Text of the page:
What’s Blooming in Paradise: Pink Tassel Tree a hydrangeas look-a-like
Plant Subject: Pink Tassel Tree (Dombeya wallichii)
First impression: Crinkled, cup-shaped, bubble gum pink blooms in the form of cascading umbels. The blossoms are numerous and peek through from a super large leafy dense canopy. Can’t help but notice all this color and dimension, and an intoxicating vanilla fragrance. This explosion of overflowing blossoms brings your eye back for a second ahhhhh, blooming now at the Botanical Gardens of the Sanibel Moorings.
Upon further investigation: Our star is highly prized by us tropical gardeners for its resemblance to our northern flower hydrangeas. We had to leave our beloved hydrangeas up north (my north was a four hour drive from Orlando) in a different plant zone. Thanks to this look-a-like, we can grow a wannabe for us sun lovers.
Dombeya’s consist of over 250 variations in size, from small shrubs to tall trees. Lots of choices, but the Pink Tassel Tree variety is a super showy addition in our garden. The extra large leaves are heart shaped (cordate), fuzzy, and light green. They are a lovely accent to the super sized pompom flowers that literally hang all over the tree. Each pompom is a collection of about one hundred cotton candy pink flowers fused together in a ball shape. These balls are suspended from the tree by pendulous stalks. Take a sniff, ahh sweet vanilla like fragrance accompanies the profuse blooming, which occurs during winter time.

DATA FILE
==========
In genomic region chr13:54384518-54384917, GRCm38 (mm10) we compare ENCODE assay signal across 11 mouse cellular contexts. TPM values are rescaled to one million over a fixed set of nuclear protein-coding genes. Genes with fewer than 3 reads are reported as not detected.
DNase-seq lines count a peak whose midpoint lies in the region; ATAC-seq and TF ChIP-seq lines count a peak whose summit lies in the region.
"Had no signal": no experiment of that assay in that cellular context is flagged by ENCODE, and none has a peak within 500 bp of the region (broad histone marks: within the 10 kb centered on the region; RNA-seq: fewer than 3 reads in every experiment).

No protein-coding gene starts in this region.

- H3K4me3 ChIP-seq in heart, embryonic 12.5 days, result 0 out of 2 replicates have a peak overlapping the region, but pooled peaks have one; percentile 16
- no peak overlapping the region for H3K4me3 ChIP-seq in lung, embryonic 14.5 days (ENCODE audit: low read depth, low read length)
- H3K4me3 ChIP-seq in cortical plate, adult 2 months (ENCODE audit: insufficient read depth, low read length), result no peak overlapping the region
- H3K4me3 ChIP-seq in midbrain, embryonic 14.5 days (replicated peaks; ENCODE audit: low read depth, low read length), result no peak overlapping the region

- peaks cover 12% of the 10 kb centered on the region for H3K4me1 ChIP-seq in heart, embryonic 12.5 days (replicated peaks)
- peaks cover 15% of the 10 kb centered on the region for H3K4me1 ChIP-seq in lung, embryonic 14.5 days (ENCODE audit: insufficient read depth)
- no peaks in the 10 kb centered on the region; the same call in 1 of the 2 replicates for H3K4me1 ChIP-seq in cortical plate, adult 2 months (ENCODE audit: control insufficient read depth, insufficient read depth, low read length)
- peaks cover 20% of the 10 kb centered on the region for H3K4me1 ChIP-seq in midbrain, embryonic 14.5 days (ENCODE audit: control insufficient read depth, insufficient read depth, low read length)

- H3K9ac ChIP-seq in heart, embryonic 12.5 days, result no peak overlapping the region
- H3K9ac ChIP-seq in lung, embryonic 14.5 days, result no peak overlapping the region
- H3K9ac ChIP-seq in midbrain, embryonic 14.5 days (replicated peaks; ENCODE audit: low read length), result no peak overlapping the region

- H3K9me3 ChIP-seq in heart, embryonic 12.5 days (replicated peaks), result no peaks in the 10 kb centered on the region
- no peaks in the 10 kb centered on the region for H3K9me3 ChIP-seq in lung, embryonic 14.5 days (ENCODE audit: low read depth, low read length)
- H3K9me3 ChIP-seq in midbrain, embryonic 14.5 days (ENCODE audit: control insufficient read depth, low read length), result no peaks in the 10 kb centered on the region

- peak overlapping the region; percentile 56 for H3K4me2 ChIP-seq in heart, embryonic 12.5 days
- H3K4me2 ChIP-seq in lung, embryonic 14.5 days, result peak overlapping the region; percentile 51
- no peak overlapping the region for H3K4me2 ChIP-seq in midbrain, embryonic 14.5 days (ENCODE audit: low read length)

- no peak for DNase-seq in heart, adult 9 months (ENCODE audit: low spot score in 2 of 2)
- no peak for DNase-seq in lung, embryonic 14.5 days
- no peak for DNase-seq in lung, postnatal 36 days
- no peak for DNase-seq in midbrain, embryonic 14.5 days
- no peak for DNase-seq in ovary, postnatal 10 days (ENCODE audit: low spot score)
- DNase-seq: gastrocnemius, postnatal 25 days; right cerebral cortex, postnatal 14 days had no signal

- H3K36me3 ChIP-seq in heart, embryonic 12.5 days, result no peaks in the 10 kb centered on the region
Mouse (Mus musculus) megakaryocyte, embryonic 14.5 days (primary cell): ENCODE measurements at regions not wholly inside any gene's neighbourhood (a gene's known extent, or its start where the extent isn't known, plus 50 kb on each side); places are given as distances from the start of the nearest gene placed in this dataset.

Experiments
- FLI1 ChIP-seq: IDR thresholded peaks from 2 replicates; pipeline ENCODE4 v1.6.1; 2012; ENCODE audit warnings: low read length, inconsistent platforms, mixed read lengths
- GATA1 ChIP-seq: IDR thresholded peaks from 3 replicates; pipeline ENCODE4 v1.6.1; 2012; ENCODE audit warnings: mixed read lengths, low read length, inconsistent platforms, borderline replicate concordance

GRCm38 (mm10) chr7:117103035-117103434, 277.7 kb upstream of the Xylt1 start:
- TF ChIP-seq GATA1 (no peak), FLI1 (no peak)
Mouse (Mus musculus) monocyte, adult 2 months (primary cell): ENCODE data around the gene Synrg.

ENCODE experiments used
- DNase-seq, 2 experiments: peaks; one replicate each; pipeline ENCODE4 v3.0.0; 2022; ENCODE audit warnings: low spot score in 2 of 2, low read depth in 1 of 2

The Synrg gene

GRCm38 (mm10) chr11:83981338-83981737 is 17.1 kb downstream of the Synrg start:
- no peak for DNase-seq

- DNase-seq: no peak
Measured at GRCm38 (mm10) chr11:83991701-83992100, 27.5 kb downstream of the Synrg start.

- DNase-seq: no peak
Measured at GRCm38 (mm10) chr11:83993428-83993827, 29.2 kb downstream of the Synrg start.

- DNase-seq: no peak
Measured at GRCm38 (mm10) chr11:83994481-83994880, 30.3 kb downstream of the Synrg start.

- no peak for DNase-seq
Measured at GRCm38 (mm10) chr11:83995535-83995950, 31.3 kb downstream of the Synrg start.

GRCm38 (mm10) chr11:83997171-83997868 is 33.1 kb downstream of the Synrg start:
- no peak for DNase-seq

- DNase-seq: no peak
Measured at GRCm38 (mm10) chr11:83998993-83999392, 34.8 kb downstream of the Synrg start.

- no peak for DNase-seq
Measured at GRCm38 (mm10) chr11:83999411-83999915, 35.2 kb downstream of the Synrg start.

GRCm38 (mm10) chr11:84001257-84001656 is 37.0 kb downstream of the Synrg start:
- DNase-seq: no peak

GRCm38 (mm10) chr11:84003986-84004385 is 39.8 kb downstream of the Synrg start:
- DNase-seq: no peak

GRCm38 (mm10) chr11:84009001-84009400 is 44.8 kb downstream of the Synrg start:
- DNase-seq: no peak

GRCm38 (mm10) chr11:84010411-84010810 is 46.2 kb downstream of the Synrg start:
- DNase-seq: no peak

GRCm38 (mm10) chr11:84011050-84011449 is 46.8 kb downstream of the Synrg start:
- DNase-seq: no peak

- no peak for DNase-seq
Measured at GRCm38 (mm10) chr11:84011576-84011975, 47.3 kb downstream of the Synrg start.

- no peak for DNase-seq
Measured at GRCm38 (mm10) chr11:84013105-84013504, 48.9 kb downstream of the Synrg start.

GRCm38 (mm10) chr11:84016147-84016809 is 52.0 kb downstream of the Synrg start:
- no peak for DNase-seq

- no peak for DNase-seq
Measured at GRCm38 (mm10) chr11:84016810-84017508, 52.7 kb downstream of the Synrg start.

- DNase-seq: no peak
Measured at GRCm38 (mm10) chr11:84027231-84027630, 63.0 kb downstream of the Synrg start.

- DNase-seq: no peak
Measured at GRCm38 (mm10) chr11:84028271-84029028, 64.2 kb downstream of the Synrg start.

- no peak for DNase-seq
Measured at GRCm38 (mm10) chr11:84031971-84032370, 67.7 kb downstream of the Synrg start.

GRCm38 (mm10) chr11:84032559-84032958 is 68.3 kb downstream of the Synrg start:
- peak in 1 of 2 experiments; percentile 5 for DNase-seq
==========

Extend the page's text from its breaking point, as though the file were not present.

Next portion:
Pre-bloom orbs are light green and fuzzy. Post blooms morphs into a varnish tan look ball that people use as dried flowers. These three stages of pendulant flora create lots of interest in our star. Easy to care for, I shape and prune mine, up until the beginning of October, then anytime after its wintertime blooming period. It can reach up to 15 feet tall and is just as wide, so make room, or prune down to the size you want.
She is evergreen, a fast grower and drought tolerant. This sun to partial-shade lover needs good drainage and regular watering to do well. Dombeya’s are non native and hail from Africa. Interesting trivia: They are a favorite food of black rhinos. We won’t consider them a threat; I think we are out of their range here!
Attractive when blooming or not blooming
Insect damage minimal
Great pollinator attractor
Have a treat ready for any visiting rhinos!
Made need staking at first
Will tire of telling neighbors it’s not a hydrangea
Conclusion: Great for all us cottage garden wannabe’s. Are you missing your hydrangeas? Don’t cry, come visit our pom-poms of pretty pink in a tropical dry your eyes catching garden.
Don’t wanna miss this bloomer!